PT7.S4.Q10 - famous criminals conviction

I've been drilling MSS questions, and this one had me hung up for a while. I initially chose C, but then chose D during BR - would appreciate it if someone could validate my thought process in how I got to the right answer (mostly through POE). #help

Stimulus: For the same crime, it's unfair how famous vs unknown criminals are sentenced, even though the principle of equality says there shouldn't be a discrepancy in how people are sentenced due to fame, etc. (For a while, the "however" really threw me off because I thought for some reason that the principle of equality was used to counter the uneven sentences in a resentencing/retributive manner...I was very confused lol)

A) "only a few": we don't know this. Technically it could be 99% of trials that are for unknown defendants so it's actually a majority
B) "The number should equal" - proportionally this doesn't make sense, since there's maybe like 1 famous criminal per 1000 unknown defendants
C) "Can properly be overridden by other principles" What principles are we talking about?
D) Yes - basically what the author is saying. This sentencing is unfair and a breach of the equality principle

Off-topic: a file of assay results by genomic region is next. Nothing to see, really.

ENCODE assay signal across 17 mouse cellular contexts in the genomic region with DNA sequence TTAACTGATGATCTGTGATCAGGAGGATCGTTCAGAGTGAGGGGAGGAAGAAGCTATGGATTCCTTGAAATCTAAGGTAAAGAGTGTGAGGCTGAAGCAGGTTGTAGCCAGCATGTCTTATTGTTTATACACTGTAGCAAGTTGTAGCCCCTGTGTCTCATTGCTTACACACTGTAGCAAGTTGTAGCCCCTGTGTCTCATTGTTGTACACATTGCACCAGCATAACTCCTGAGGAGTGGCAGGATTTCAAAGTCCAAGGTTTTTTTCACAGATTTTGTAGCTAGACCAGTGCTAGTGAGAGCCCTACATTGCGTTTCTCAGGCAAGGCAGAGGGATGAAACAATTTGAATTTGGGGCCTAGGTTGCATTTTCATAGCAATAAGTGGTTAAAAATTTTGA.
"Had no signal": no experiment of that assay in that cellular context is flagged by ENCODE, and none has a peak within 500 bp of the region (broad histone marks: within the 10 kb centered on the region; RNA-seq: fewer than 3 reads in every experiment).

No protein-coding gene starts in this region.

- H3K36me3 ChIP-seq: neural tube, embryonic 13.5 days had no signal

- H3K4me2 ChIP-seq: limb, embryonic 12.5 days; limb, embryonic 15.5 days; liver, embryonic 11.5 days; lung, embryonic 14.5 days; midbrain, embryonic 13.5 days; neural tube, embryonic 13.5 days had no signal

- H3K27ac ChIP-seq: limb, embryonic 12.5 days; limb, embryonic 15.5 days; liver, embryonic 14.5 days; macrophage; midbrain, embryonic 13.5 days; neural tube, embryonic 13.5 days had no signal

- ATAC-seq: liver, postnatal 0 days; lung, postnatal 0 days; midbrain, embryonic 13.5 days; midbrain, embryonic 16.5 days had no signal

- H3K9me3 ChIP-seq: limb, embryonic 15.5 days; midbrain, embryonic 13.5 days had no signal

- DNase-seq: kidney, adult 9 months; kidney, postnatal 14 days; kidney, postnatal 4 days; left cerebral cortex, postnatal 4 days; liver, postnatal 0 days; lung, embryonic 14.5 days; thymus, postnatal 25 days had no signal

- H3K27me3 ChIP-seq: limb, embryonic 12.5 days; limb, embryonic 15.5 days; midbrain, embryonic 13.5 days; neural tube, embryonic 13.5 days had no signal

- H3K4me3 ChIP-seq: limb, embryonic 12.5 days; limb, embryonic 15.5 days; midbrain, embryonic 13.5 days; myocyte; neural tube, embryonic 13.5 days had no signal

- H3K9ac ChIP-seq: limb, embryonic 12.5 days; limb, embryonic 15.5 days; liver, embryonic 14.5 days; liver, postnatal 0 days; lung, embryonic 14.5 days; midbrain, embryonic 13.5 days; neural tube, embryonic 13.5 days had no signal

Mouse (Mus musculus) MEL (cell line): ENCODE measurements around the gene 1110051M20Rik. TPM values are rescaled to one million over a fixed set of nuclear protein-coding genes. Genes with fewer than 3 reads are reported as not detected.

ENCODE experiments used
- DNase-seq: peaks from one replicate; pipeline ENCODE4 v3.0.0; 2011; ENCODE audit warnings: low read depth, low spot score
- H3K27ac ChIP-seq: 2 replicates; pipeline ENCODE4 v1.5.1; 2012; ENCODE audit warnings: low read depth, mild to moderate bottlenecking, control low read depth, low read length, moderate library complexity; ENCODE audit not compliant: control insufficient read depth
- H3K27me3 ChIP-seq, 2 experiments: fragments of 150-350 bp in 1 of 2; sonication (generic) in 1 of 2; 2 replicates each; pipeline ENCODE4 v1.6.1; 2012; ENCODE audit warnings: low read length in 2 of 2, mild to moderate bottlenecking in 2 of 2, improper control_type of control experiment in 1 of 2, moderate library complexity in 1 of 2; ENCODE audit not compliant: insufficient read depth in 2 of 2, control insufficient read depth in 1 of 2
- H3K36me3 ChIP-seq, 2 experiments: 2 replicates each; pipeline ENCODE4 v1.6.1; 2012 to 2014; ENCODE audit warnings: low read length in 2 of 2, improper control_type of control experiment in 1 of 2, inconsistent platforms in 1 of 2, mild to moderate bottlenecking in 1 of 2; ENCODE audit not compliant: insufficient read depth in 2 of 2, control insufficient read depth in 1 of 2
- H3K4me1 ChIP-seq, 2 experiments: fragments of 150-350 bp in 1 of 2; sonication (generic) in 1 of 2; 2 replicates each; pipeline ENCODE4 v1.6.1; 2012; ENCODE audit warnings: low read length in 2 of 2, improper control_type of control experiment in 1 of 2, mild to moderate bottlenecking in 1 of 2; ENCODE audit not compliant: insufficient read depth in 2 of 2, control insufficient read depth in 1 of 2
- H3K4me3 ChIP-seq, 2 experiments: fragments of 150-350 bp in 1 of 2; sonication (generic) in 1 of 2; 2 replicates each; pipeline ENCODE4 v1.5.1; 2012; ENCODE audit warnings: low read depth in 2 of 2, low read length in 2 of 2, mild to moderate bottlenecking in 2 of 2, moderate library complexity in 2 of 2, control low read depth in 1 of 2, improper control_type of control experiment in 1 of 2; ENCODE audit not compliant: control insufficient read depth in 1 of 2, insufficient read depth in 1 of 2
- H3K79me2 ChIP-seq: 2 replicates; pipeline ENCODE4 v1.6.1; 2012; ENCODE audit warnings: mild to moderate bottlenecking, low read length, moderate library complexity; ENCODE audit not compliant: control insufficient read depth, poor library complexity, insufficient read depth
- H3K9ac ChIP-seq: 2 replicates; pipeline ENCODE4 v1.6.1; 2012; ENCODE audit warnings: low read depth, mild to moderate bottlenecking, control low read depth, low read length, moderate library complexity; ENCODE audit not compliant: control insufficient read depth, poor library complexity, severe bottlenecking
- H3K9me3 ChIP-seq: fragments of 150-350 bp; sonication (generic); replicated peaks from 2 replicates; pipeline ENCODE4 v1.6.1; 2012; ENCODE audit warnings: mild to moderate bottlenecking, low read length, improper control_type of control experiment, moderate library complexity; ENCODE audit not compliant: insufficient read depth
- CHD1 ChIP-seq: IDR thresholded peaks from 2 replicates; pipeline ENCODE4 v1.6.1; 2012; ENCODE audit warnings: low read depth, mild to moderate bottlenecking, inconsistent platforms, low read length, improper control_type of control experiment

E) We don't know if it does or doesn't allow for leniency


  • yunonsieyunonsie Member
    611 karma

    I think this is good :) I looked at your reasons for eliminating ACs and mine were very similar. If (C) were correct, the stim would need to completely justify why it's okay the celebrities are getting community service when it seems like they should get jail time instead.

  • mesposito886mesposito886 Member
    254 karma

    Yup - I can see why you'd choose C. The first time I read the stimulus I interpreted it as implying that the principle of equality was something that was always in effect, so that the laxer sentences of celebrities had to be due to something else. Upon a second read I realized the stimulus doesn't say nor does it imply that, so what its actually describing is a violation of that equality principle.

    Additionally, I ruled out B without thinking about the real-world ratio of celebrities to unknown defendants. Even if the number of convicted celebrities = convicted unknown defendants, we don't know if that means that just as many unknown defendants should be sentenced to community service as celebrities. The stimulus only tells us that celebs are increasingly sentenced to community service; even if the principle of equality were upheld in all cases it could be that there are more unknown defendants that just deserve harsher sentences. Lastly, 7Sage turned your note for B into a little guy with sunglasses lol

  • pd288-1pd288-1 Member
    edited November 2021 16 karma

    I see why D is right, but why is E wrong? Technically it does not allow for leniency, because leniency implies some people are treated different differently than others
    edit: wait nvm was in class when I wrote this and I wasn't thinking. We don't know what the law of equality says other than it does not allow for celebrities to be treated differently in sentencing.

  • moonstars5678moonstars5678 Member
    166 karma

    Thanks for the comments, everyone! Very helpful :)

Sign In or Register to comment.